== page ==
Keepon, which has two cameras for eyes, four motors, and a microphone for its nose, was initially designed to study social development and human-robot interaction by interacting with children. Keepon has been especially effective in its interactions with children who have developmental disorders, such as autism, and it recently won Carnegie Mellon's "Smiley Award" as a result. Apparently, Keepon is also an international pop sensation, and is featured in a number of YouTube music videos in which it dances to Spoon songs. Keepon is currently available for $30,000--a price that reflects its intended role for research institutions looking to assess human-robot behavior.
Tiro is a yellow humanoid robot with an LED face, created by a number of companies, including Hanool Robotics of South Korea, and four science universities. Tiro is an intelligent service robot with several careers under its belt--including teacher and wedding MC.
Tiro served as a guest instructor for a 30-minute English class at Euon Primary School in Daejeon, South Korea. It asked questions in English, such as "How many giraffes are there on the board?" Tiro also acted as the officiant and master of ceremonies at Hanool Robotics engineer Seok Gyeong-jae's wedding; a number of other robots worked the event, too, as ushers and assistants. Tiro is priced at 200 million won, or $176,400.
The Fujitsu HOAP-3 is a humanoid robot capable of learning by interacting with its environment--watching people move, mimicking the movements of humans, or memorizing the way its limbs are physically manipulated by humans.
The HOAP-3 helps researchers analyze how well a robot might adapt to a human environment. The 60cm (23.6-inch) robot, which runs an RT-Linux OS with a 1.1GHz Pentium M processor, features two cameras, a microphone, LEDs (for displaying expressions), an accelerometer, a foot-bottom sensor, a grasping-power sensor, a distance sensor, and 28 joints. It's also capable of speech recognition and speech synthesis, and supports radio control. It has no price tag at the moment.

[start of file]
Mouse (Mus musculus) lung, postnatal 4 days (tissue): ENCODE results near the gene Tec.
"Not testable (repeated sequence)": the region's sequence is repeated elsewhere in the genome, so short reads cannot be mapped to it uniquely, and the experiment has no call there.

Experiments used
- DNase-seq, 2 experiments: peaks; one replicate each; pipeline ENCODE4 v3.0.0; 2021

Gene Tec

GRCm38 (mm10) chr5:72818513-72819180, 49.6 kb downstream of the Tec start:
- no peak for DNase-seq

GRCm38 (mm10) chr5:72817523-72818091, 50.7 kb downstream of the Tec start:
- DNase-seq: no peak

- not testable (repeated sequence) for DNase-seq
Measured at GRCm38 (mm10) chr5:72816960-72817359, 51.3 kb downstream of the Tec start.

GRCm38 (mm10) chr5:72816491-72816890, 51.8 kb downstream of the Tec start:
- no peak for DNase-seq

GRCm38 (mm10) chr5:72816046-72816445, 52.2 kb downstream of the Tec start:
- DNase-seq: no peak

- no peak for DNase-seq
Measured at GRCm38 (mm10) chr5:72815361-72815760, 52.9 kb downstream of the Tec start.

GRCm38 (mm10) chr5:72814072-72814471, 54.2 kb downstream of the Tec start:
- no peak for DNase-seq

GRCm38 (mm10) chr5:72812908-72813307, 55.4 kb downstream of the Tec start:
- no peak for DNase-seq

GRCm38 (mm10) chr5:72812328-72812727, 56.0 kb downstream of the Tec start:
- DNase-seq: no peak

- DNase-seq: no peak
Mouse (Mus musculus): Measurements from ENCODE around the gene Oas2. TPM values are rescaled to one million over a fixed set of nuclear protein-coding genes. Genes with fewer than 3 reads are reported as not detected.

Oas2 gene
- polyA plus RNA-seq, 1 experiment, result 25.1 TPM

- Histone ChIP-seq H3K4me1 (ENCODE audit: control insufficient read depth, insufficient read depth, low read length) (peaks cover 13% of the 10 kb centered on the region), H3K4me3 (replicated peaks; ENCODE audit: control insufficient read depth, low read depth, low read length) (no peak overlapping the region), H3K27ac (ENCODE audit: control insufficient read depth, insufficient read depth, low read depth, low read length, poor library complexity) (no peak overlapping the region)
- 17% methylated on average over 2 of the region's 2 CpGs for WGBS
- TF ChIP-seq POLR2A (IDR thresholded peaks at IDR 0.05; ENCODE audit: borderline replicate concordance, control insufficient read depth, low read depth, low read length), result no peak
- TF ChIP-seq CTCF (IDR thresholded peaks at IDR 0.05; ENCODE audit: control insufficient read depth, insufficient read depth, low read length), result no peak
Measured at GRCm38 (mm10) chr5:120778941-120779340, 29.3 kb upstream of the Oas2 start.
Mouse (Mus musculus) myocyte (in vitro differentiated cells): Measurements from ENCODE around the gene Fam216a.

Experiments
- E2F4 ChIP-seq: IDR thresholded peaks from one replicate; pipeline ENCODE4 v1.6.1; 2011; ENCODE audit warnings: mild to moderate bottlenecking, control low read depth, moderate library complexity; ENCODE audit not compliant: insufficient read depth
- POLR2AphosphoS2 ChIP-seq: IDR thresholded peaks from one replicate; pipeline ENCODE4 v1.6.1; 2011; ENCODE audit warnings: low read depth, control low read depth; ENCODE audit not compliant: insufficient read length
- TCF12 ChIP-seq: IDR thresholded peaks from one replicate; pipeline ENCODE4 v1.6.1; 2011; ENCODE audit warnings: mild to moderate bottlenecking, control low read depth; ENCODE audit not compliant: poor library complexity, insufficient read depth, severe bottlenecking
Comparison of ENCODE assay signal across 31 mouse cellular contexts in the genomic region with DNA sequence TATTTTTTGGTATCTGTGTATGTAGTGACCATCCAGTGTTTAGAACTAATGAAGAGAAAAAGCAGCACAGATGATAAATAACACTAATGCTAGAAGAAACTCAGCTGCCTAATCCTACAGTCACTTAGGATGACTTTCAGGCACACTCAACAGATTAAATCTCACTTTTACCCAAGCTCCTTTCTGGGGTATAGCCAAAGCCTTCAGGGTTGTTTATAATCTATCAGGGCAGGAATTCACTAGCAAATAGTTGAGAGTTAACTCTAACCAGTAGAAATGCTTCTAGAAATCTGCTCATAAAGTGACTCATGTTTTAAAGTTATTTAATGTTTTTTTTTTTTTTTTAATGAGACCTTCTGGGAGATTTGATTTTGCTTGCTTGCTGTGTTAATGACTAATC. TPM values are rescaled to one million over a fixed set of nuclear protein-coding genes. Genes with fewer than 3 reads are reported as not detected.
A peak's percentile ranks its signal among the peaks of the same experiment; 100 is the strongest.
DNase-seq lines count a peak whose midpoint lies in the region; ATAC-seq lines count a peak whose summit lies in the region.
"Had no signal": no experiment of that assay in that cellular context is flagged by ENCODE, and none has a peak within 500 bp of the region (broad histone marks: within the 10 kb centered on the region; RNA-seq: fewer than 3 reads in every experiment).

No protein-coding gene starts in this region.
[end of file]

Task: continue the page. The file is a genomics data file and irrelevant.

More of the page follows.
Toshiba Wheelie Robot
Not only is this robot cute (it looks sort of like Rosie from The Jetsons), but it's totally practical, too--it has a flat head on which it can carry things. You know, things like food, drinks, and a remote control. Sure, it can't actually pick up those objects (someone will have to place them on its head), but it's one step closer to a world where you never have to get up from your couch.
The Toshiba Wheelie robot sports two wheels, retractable runners on the front and back (to keep it from toppling over and spilling your dinner all over the carpet), stereo cameras, and a laser range finder to prevent it from running into furniture or walls. Its usefulness is limited--all it can really do is carry things from one room to another--but it's still adorable, and I would love to have one. The Wheelie is currently in experimental mode, and is not for sale.